Client-operated platforms present an alternative to the major vendors. These can be run in a firm’s own data centre or farmed out to a third party. Operating the system in-house incurs additional expenditure but allows access to the system’s internal components, thus making fine-tuning, such as configuration of communication protocols, possible, for example. Such adjustments may be constrained by limitations in device software or hardware and are often impossible on large platforms. In addition, client-operated platforms offer better control over deployment – in the event of updates to the software, a firm can determine whether its own deployment should be brought up to date quickly or in a phased approach.

A combination of cloud-based and client-operated platforms should also not be excluded. A so-called “hybrid” model (i.e. with two platforms in the ecosystem) is absolutely possible. Critical functions such as software updates can be carried out by the firm itself, with other operations being covered by cloud-based services. Should the conditions of the IoT cloud service no longer meet requirements, a replacement can be integrated into the ecosystem. Devices would have to be updated appropriately in such a case but this should be entirely possible via self-operated and unaltered software update functionality.

Keeping an eye on the big picture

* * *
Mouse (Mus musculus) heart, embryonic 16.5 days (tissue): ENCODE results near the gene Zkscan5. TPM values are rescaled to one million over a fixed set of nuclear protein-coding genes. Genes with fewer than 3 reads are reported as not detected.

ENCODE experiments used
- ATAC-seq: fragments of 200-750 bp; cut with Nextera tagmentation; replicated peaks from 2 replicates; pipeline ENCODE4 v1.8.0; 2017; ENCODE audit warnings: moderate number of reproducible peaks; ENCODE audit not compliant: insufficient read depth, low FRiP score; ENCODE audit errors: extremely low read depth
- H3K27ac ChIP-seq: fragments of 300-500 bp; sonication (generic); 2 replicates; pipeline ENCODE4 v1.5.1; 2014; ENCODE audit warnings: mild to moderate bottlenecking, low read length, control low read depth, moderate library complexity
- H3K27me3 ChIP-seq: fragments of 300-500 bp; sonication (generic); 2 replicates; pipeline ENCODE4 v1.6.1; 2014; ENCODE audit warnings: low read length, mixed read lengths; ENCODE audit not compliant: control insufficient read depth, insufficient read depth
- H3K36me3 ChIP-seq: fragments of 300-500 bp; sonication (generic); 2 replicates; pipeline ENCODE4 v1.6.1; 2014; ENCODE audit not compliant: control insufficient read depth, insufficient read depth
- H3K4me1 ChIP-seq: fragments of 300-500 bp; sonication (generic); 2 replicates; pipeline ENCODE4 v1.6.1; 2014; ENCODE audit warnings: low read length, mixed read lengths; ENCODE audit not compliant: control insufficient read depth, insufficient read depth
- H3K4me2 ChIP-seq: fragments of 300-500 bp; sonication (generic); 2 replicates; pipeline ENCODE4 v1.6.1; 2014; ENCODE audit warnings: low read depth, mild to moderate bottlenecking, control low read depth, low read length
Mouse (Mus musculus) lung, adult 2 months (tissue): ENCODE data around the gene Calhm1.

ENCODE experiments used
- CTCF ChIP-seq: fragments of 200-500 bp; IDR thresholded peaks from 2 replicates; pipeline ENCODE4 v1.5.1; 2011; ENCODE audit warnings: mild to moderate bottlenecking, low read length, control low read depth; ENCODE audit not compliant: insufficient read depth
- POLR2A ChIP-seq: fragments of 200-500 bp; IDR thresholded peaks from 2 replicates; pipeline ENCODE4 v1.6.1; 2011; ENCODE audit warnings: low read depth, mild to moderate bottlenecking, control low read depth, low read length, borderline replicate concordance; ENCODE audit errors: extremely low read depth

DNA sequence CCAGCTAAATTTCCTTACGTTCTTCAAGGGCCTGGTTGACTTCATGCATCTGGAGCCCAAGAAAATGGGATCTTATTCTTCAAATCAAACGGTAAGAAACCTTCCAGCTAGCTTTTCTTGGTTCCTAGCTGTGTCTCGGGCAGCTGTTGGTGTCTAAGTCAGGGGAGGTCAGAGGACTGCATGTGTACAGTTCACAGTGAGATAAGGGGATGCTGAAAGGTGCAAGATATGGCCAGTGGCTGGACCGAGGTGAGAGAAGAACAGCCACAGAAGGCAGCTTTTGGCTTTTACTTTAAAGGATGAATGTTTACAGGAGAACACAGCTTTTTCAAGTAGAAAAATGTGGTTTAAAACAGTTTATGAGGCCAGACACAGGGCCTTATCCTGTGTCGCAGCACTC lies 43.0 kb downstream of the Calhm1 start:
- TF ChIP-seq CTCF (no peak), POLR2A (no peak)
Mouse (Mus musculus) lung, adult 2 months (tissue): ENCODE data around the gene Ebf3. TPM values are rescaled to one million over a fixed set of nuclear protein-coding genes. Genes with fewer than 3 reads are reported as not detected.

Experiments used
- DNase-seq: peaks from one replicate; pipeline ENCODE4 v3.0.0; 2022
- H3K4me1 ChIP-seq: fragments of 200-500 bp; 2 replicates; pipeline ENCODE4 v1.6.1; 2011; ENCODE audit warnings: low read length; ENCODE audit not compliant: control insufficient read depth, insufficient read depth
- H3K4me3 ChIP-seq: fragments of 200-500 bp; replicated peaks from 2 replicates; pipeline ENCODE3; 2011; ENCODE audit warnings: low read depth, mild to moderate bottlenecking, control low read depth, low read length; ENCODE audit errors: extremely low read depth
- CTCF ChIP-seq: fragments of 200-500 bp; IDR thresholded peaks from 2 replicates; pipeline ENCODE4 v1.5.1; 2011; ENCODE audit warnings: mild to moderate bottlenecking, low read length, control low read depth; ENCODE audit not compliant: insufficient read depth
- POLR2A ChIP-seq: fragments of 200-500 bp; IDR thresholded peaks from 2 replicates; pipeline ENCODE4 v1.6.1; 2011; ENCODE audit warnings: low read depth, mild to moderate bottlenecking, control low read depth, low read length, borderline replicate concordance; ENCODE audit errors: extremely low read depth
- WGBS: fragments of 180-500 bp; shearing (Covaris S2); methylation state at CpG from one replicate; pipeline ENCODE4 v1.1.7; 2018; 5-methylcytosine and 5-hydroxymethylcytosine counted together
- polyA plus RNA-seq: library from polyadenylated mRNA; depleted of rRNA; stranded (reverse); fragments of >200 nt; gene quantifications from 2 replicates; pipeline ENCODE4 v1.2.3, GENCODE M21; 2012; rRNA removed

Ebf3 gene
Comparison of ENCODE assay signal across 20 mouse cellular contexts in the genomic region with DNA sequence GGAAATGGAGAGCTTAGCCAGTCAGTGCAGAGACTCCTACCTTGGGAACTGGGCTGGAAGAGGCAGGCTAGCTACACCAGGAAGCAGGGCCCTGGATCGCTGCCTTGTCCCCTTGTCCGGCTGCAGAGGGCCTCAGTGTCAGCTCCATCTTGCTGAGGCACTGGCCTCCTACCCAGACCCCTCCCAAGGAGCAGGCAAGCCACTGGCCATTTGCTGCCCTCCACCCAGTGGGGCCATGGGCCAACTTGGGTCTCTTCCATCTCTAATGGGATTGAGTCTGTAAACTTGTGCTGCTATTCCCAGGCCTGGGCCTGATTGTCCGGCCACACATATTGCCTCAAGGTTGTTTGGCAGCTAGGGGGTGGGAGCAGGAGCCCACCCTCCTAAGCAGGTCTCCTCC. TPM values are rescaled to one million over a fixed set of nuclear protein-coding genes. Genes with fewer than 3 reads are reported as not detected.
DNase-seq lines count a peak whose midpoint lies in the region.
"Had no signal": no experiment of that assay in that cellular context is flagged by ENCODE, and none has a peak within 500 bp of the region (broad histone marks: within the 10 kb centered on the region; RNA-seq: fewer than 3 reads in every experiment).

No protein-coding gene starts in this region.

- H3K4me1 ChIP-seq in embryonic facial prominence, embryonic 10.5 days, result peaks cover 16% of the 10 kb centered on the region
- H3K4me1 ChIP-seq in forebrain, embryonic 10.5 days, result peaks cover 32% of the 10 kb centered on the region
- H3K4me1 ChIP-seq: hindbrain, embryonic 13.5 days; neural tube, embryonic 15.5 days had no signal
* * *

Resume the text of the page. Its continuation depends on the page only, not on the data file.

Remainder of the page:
There is still no “default” platform on the market – there are numerous platforms available with widely differing core features. Making the right choice is no trivial matter and is all the more important because of this variety; when constructing an IoT ecosystem, you are potentially committing yourself for the entire life cycle of its internet-enabled devices.

There are different ways to approach such a choice, from mugging up on the platform documentation to building PoCs based on existing requirements. Experience has shown the latter approach to be the more efficient. Making comparisons equates to the first stages of developing your planned IoT ecosystem, with requirements being worked up and an initial architectural sketch of the system as a whole, including all interfaces, being developed. The resulting list of requirements will also prove a good foundation for retrospective comparisons with other platforms.

It is important to view an IoT ecosystem as holistically as possible and consider aspects such as the development of the device logic, the platform and the business applications, not to mention security and the prospective development of the system over time, from the outset. Such a comprehensive approach may be demanding but it will ensure that the system genuinely contributes to sustainable business success.